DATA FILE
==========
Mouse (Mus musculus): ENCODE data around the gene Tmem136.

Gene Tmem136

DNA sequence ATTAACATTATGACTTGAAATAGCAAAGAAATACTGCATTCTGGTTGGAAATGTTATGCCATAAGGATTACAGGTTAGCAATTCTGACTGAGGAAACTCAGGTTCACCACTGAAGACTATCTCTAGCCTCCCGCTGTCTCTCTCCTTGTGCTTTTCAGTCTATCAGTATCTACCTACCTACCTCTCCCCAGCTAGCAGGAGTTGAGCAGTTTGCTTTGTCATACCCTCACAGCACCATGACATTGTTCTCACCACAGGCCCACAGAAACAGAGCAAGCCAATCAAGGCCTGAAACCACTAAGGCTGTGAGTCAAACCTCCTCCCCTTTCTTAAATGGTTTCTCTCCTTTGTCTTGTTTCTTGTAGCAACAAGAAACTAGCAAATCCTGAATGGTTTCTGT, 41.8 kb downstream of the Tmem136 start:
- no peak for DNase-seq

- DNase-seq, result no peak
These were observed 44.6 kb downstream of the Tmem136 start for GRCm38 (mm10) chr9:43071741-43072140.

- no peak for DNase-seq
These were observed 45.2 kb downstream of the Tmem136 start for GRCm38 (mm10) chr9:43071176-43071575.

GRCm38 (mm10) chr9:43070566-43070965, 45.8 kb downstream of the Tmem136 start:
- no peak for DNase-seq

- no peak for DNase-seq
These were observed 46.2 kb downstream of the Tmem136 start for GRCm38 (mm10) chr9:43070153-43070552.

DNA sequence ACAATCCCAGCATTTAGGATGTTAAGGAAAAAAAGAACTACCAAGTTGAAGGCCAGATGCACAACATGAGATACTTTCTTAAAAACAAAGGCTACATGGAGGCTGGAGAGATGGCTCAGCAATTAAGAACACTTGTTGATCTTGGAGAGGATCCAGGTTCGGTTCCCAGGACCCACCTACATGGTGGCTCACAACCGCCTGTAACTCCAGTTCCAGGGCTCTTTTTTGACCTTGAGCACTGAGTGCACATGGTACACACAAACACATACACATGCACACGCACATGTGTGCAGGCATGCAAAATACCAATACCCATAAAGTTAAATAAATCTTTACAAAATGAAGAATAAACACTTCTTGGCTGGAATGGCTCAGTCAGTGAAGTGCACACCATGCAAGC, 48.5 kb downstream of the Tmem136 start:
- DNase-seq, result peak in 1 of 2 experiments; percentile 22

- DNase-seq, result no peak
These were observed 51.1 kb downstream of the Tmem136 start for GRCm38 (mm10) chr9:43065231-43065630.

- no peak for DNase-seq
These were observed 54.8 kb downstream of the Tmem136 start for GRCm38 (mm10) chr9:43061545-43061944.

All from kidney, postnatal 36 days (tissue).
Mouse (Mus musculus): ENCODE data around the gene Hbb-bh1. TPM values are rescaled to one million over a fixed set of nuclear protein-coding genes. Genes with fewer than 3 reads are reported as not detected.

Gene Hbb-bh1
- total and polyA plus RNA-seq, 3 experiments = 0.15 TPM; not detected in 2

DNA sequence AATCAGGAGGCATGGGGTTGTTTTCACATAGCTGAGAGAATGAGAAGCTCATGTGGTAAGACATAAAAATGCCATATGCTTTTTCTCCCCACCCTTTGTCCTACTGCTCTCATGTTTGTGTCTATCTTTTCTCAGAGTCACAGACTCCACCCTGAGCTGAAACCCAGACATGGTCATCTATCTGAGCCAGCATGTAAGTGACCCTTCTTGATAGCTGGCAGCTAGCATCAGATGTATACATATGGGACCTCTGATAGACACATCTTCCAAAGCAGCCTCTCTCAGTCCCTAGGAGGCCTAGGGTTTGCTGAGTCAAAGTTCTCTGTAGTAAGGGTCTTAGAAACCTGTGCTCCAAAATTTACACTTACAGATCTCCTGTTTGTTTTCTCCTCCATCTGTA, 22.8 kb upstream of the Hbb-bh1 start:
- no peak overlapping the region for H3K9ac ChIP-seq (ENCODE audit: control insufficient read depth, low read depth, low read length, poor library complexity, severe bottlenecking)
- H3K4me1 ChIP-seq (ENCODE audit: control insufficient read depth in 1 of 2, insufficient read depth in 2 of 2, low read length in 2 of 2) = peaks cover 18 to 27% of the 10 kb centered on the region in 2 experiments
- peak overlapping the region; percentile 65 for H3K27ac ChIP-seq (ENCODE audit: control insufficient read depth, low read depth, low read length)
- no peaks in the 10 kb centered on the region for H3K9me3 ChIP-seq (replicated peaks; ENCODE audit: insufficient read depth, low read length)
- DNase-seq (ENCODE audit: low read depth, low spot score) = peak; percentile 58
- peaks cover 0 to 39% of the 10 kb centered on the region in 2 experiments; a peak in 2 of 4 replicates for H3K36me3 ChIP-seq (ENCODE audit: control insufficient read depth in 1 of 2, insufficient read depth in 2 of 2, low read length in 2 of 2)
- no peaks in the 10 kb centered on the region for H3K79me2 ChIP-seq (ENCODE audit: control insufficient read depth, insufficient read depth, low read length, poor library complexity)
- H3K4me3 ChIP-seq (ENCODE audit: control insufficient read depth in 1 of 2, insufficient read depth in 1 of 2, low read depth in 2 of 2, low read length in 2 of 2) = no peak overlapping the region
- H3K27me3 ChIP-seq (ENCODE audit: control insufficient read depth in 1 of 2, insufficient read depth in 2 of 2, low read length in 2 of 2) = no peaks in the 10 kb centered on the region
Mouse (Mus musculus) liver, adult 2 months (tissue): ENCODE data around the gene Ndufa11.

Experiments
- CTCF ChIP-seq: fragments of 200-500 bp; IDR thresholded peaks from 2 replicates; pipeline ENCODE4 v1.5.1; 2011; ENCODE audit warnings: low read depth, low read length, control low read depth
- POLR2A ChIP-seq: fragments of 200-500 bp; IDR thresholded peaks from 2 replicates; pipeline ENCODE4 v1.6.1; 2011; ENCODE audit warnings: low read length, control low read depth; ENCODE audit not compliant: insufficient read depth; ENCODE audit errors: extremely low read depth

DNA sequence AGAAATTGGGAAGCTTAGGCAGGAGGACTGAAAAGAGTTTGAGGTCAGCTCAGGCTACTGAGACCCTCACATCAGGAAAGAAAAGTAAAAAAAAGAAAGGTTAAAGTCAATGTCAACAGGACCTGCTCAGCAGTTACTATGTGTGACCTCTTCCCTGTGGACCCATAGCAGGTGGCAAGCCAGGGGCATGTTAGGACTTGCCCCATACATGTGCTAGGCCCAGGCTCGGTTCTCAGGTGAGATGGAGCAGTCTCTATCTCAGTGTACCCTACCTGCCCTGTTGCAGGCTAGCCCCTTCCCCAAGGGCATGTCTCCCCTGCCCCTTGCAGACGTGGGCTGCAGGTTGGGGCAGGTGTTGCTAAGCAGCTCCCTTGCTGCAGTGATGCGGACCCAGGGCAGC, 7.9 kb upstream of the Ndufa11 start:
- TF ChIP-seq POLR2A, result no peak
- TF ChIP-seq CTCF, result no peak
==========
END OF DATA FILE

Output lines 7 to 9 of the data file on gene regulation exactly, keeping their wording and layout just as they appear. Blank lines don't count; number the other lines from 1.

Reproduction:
- no peak for DNase-seq
These were observed 45.2 kb downstream of the Tmem136 start for GRCm38 (mm10) chr9:43071176-43071575.

GRCm38 (mm10) chr9:43070566-43070965, 45.8 kb downstream of the Tmem136 start: